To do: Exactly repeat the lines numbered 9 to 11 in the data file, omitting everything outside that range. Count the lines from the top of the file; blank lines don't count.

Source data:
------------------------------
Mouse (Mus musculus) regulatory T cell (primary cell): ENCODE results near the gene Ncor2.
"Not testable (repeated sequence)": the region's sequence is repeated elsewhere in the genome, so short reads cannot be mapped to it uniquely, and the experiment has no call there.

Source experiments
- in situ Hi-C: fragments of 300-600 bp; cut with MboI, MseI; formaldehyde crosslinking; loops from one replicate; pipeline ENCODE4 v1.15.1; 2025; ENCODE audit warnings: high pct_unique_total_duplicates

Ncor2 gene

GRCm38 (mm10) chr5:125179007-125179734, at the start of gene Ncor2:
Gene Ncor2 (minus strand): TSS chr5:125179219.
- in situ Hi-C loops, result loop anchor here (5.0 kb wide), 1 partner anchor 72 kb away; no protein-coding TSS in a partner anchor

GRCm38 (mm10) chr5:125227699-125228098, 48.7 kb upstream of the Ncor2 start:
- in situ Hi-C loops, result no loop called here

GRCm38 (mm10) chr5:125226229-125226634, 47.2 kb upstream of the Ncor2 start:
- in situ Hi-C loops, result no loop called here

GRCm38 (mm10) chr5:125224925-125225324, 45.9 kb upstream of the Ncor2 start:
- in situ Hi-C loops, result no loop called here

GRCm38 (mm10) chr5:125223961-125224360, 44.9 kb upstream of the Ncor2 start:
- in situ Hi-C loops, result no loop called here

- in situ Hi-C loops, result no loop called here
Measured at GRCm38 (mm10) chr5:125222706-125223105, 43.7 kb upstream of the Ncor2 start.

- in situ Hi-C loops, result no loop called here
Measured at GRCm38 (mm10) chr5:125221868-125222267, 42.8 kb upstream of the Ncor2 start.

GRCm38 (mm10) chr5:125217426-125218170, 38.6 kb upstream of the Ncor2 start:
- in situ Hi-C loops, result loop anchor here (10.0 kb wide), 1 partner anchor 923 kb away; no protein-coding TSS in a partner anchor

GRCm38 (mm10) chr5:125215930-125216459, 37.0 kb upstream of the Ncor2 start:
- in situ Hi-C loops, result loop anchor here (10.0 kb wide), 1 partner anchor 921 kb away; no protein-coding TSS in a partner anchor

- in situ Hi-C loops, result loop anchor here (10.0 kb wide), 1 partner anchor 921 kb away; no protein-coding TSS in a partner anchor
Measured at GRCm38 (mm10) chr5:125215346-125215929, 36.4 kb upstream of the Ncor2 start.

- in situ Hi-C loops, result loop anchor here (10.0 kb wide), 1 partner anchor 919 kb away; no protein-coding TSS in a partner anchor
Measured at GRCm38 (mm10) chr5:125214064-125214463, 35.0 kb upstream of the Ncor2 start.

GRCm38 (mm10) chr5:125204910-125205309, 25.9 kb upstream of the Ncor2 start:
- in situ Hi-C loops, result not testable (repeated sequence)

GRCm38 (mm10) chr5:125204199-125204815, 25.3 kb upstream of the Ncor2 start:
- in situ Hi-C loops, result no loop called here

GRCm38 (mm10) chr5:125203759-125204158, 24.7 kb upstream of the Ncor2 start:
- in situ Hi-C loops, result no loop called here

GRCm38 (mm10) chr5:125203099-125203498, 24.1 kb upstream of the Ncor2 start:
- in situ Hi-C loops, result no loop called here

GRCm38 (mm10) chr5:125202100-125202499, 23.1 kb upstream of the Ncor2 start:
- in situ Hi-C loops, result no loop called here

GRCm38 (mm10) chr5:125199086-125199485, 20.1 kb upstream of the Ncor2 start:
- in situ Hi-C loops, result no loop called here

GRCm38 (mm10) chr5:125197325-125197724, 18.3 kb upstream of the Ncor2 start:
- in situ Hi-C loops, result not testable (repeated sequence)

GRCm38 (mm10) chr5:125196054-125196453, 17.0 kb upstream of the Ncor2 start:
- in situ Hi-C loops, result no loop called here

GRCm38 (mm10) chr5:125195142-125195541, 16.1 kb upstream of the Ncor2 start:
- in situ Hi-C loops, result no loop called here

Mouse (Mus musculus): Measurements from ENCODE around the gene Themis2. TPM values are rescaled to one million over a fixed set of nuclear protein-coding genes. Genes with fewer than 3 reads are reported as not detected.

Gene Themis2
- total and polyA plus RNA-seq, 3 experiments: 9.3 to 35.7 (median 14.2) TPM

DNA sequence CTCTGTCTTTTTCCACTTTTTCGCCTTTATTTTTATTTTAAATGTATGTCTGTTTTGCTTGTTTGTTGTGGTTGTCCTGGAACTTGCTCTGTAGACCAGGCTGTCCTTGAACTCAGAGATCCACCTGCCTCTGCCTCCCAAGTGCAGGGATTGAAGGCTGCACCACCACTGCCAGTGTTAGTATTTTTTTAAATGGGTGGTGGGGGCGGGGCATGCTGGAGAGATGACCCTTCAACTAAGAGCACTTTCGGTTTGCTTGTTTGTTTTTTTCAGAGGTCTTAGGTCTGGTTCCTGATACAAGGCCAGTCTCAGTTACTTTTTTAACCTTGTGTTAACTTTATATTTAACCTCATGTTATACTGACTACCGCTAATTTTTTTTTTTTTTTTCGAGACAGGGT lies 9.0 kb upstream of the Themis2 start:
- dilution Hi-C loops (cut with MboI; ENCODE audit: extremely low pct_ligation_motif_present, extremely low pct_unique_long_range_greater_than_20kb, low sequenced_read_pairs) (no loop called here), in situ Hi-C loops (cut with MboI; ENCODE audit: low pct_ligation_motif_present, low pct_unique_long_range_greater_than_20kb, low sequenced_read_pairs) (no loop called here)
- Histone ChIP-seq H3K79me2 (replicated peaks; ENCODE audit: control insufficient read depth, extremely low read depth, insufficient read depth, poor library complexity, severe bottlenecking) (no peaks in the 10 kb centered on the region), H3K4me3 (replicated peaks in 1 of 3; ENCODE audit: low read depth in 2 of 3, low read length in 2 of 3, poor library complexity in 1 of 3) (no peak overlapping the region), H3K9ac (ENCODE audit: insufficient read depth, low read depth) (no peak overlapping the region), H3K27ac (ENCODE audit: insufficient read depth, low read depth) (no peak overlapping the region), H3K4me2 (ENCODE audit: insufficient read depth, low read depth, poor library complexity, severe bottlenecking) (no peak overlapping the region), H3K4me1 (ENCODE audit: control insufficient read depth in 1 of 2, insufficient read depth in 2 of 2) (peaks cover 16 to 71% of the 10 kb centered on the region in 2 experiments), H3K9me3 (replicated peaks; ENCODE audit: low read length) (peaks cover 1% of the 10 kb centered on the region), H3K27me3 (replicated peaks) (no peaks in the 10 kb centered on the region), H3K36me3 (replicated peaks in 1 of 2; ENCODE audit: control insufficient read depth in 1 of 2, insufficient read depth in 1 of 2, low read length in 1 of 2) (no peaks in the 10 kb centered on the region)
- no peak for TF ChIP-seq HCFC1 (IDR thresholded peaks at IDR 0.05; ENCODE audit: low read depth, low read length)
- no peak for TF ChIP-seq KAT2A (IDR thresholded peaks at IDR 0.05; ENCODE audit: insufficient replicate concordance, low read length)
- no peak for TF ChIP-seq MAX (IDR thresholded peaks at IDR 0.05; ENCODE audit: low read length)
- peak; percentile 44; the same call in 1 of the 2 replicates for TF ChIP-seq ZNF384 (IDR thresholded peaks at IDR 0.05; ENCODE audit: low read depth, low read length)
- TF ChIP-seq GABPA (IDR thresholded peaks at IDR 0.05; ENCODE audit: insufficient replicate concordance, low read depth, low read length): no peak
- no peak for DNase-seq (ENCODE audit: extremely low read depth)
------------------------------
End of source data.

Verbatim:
GRCm38 (mm10) chr5:125227699-125228098, 48.7 kb upstream of the Ncor2 start:
- in situ Hi-C loops, result no loop called here

GRCm38 (mm10) chr5:125226229-125226634, 47.2 kb upstream of the Ncor2 start: